BaoHaus celebrity chef Huang (Fresh Off the Boat, 2012) returns with a fresh mélange of hip-hop patter, Chengdu street cuisine, and Asian-American identity politics.
Can a politically charged, wildly successful chef find love and happiness in the new millennium? The author was determined to find out after bumping into Dena at a popular bar in Williamsburg, Brooklyn. But before he could take that leap into the foreign land of commitment, he decided that he had to address something else that had been eating at him for a while. Sure, he has been able to conquer hipster palates with his Taiwanese steamed buns, but what Huang truly hungers to know is what Chinese people living in the homeland think of his cooking: “I’m Chinese, but I grew up in America. What if I’m a fraud?” With his romance with Dena still blossoming, Huang corralled his brothers and headed for China. His initial impression of the city of Chengdu isn’t necessarily appetizing, but it’s vivid: “a disgusting mummy lair accented with a touch of pre–Cory Booker Newark, neatly encased in a delicious cocoon of coal smog…the views are so spectacularly putrid that it makes West Philly feel like Queen Anne’s world.” Huang possesses a fiery descriptive flair capable of splicing disparate cultural references with the acuity of a yakitori grill master: “Paris’ll put you to bed with butter and burgundy; Houston’ll drip it up in au jus and drape it out with horseradish; and Chengdu’ll set your mouth on fire, then extinguish it with Newport [cigarettes] guts.” The lingo is dense and can veer wildly from delicate descriptions of the author’s all-time culinary favorites to his decidedly eccentric bathroom habits. But when he reaches full boil, Huang’s exchanges between family and friends can be laugh-out-loud funny. Once fully communed with his Chinese roots, Huang realized that he needed Dena by his side, and what began in Brooklyn finally came to fruition in China.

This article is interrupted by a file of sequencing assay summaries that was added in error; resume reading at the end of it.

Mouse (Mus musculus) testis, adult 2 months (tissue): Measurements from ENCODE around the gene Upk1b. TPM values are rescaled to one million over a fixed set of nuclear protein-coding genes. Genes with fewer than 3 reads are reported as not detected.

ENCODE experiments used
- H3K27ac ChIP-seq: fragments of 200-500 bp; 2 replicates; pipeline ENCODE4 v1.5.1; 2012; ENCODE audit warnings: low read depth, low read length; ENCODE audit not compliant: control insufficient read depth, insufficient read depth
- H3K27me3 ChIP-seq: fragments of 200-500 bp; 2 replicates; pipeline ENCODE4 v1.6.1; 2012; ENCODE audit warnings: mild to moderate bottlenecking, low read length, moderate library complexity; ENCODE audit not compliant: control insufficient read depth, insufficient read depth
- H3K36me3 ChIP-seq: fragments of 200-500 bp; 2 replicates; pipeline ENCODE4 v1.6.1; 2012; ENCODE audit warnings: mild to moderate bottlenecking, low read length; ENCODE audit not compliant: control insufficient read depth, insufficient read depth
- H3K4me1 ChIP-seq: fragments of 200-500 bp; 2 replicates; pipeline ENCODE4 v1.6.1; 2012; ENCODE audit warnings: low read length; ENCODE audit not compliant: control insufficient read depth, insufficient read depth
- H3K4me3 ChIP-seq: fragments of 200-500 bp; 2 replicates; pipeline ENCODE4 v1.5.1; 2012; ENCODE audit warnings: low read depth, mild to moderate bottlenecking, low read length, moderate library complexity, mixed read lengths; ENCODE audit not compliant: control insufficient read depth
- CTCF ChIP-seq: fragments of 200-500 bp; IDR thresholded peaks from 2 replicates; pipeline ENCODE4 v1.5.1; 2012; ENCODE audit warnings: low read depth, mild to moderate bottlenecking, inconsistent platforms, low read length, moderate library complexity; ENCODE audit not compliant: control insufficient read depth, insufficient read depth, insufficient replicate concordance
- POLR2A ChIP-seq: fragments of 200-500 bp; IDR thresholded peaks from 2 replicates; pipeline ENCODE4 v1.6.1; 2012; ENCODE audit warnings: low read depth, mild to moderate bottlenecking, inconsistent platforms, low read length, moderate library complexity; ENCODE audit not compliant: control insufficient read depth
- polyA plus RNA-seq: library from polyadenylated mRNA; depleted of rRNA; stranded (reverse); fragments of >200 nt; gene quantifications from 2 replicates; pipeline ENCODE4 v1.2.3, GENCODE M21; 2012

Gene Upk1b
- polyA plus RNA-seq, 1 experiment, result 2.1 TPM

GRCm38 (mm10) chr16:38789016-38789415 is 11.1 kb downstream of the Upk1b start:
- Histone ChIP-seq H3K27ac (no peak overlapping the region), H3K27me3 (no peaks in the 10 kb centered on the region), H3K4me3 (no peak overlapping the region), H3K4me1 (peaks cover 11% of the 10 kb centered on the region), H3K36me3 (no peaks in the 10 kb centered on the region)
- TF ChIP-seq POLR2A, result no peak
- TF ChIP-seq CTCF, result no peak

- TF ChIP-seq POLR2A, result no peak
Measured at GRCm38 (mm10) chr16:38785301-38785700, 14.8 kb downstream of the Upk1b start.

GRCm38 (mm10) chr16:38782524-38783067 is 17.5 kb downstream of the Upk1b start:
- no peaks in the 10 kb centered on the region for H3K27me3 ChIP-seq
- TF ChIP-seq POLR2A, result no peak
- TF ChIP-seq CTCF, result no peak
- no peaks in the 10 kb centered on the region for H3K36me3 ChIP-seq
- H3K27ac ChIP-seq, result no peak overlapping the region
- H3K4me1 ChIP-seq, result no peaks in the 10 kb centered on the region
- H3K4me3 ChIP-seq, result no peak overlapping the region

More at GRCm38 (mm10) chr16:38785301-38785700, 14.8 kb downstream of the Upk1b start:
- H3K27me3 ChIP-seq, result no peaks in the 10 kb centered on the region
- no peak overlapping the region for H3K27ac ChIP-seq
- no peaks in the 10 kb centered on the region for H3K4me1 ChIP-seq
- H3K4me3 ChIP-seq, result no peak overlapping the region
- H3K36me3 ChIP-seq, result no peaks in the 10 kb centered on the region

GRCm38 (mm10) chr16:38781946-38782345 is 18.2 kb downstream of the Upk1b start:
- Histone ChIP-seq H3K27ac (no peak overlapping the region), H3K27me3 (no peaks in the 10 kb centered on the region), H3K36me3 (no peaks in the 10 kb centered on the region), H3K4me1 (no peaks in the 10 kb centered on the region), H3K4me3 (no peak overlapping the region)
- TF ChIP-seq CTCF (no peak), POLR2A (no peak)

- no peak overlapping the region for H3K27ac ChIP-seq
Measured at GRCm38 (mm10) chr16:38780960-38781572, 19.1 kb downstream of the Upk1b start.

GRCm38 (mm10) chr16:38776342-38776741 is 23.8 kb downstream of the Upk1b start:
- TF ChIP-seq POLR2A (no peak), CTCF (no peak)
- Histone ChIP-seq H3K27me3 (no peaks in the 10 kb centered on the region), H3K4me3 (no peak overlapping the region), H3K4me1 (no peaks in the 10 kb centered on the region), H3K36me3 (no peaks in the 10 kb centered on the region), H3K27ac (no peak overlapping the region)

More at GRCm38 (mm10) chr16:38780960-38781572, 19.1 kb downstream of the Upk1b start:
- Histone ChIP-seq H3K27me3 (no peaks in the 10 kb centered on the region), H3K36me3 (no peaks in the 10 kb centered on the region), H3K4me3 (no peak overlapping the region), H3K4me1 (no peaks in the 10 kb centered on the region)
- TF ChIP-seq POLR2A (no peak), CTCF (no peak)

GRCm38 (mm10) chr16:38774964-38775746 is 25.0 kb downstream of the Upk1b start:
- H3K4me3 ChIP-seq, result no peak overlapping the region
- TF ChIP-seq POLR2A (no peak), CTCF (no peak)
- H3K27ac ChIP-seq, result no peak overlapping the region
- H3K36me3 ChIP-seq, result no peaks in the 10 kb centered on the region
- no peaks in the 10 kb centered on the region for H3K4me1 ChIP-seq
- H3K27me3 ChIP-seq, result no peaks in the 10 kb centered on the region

A challenging author continues to bravely bare his soul along with his best dishes.